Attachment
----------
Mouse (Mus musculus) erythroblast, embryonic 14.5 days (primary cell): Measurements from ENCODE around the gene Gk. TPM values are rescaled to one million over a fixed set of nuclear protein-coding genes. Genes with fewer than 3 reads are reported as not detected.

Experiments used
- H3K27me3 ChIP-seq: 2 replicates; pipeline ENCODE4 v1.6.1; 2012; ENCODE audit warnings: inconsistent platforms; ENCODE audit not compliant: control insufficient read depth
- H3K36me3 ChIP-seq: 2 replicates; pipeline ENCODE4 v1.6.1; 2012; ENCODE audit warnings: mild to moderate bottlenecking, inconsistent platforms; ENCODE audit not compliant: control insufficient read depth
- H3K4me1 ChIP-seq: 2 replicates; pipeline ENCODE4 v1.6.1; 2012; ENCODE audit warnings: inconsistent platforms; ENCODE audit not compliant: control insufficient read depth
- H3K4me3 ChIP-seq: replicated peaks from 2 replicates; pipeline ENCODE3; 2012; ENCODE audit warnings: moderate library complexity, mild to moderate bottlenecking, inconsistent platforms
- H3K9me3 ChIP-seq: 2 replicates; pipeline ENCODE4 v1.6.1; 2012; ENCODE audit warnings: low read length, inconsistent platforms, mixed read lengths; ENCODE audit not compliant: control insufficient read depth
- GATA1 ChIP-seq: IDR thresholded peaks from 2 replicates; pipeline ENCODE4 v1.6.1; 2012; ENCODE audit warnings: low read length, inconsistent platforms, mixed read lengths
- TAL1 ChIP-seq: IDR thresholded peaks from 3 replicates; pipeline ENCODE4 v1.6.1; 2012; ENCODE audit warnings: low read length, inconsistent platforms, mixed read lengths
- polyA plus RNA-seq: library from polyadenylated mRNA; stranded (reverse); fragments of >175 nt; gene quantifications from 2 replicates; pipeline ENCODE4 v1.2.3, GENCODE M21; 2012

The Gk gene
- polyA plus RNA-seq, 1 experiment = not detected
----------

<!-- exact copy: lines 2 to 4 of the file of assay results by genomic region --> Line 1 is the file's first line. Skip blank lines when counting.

Experiments used
- H3K27me3 ChIP-seq: 2 replicates; pipeline ENCODE4 v1.6.1; 2012; ENCODE audit warnings: inconsistent platforms; ENCODE audit not compliant: control insufficient read depth
- H3K36me3 ChIP-seq: 2 replicates; pipeline ENCODE4 v1.6.1; 2012; ENCODE audit warnings: mild to moderate bottlenecking, inconsistent platforms; ENCODE audit not compliant: control insufficient read depth